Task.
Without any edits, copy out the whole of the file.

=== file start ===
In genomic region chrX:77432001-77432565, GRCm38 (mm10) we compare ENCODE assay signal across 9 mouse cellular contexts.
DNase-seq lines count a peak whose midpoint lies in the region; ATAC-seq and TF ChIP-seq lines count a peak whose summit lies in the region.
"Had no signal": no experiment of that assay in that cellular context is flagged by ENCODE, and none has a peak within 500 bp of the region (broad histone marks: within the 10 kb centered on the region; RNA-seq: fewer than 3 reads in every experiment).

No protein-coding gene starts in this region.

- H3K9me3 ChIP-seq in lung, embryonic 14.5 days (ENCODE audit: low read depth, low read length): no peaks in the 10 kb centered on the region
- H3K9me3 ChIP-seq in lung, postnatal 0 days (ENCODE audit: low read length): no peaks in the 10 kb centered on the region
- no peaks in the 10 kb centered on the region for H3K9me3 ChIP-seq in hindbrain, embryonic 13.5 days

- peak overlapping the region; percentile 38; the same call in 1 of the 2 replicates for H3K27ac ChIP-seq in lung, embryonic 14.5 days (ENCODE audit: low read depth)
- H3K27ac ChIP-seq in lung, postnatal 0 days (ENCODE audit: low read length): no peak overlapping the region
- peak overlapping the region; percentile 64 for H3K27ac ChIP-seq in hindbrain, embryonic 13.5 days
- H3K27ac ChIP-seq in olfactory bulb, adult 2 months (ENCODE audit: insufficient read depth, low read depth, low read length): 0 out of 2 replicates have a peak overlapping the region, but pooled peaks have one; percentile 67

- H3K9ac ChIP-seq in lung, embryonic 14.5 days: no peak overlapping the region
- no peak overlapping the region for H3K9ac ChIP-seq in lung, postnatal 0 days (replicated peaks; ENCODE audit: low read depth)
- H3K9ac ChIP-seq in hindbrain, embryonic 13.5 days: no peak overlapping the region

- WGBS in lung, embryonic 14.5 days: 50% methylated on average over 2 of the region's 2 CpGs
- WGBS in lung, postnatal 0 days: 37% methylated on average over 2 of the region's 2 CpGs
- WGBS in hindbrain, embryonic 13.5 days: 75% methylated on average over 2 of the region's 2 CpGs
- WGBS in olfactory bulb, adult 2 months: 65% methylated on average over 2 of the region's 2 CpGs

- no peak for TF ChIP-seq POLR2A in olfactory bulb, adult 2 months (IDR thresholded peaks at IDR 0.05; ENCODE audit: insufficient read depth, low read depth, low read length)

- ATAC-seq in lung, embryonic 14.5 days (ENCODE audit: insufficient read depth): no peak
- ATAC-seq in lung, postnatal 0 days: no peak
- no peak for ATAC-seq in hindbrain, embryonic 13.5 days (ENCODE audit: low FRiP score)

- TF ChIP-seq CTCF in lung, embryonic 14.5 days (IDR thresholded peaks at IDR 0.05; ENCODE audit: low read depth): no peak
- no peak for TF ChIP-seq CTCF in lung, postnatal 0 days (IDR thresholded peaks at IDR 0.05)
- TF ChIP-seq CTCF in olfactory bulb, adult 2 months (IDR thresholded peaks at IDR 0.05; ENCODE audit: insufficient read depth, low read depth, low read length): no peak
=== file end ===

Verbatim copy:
In genomic region chrX:77432001-77432565, GRCm38 (mm10) we compare ENCODE assay signal across 9 mouse cellular contexts.
DNase-seq lines count a peak whose midpoint lies in the region; ATAC-seq and TF ChIP-seq lines count a peak whose summit lies in the region.
"Had no signal": no experiment of that assay in that cellular context is flagged by ENCODE, and none has a peak within 500 bp of the region (broad histone marks: within the 10 kb centered on the region; RNA-seq: fewer than 3 reads in every experiment).

No protein-coding gene starts in this region.

- H3K9me3 ChIP-seq in lung, embryonic 14.5 days (ENCODE audit: low read depth, low read length): no peaks in the 10 kb centered on the region
- H3K9me3 ChIP-seq in lung, postnatal 0 days (ENCODE audit: low read length): no peaks in the 10 kb centered on the region
- no peaks in the 10 kb centered on the region for H3K9me3 ChIP-seq in hindbrain, embryonic 13.5 days

- peak overlapping the region; percentile 38; the same call in 1 of the 2 replicates for H3K27ac ChIP-seq in lung, embryonic 14.5 days (ENCODE audit: low read depth)
- H3K27ac ChIP-seq in lung, postnatal 0 days (ENCODE audit: low read length): no peak overlapping the region
- peak overlapping the region; percentile 64 for H3K27ac ChIP-seq in hindbrain, embryonic 13.5 days
- H3K27ac ChIP-seq in olfactory bulb, adult 2 months (ENCODE audit: insufficient read depth, low read depth, low read length): 0 out of 2 replicates have a peak overlapping the region, but pooled peaks have one; percentile 67

- H3K9ac ChIP-seq in lung, embryonic 14.5 days: no peak overlapping the region
- no peak overlapping the region for H3K9ac ChIP-seq in lung, postnatal 0 days (replicated peaks; ENCODE audit: low read depth)
- H3K9ac ChIP-seq in hindbrain, embryonic 13.5 days: no peak overlapping the region

- WGBS in lung, embryonic 14.5 days: 50% methylated on average over 2 of the region's 2 CpGs
- WGBS in lung, postnatal 0 days: 37% methylated on average over 2 of the region's 2 CpGs
- WGBS in hindbrain, embryonic 13.5 days: 75% methylated on average over 2 of the region's 2 CpGs
- WGBS in olfactory bulb, adult 2 months: 65% methylated on average over 2 of the region's 2 CpGs

- no peak for TF ChIP-seq POLR2A in olfactory bulb, adult 2 months (IDR thresholded peaks at IDR 0.05; ENCODE audit: insufficient read depth, low read depth, low read length)

- ATAC-seq in lung, embryonic 14.5 days (ENCODE audit: insufficient read depth): no peak
- ATAC-seq in lung, postnatal 0 days: no peak
- no peak for ATAC-seq in hindbrain, embryonic 13.5 days (ENCODE audit: low FRiP score)

- TF ChIP-seq CTCF in lung, embryonic 14.5 days (IDR thresholded peaks at IDR 0.05; ENCODE audit: low read depth): no peak
- no peak for TF ChIP-seq CTCF in lung, postnatal 0 days (IDR thresholded peaks at IDR 0.05)
- TF ChIP-seq CTCF in olfactory bulb, adult 2 months (IDR thresholded peaks at IDR 0.05; ENCODE audit: insufficient read depth, low read depth, low read length): no peak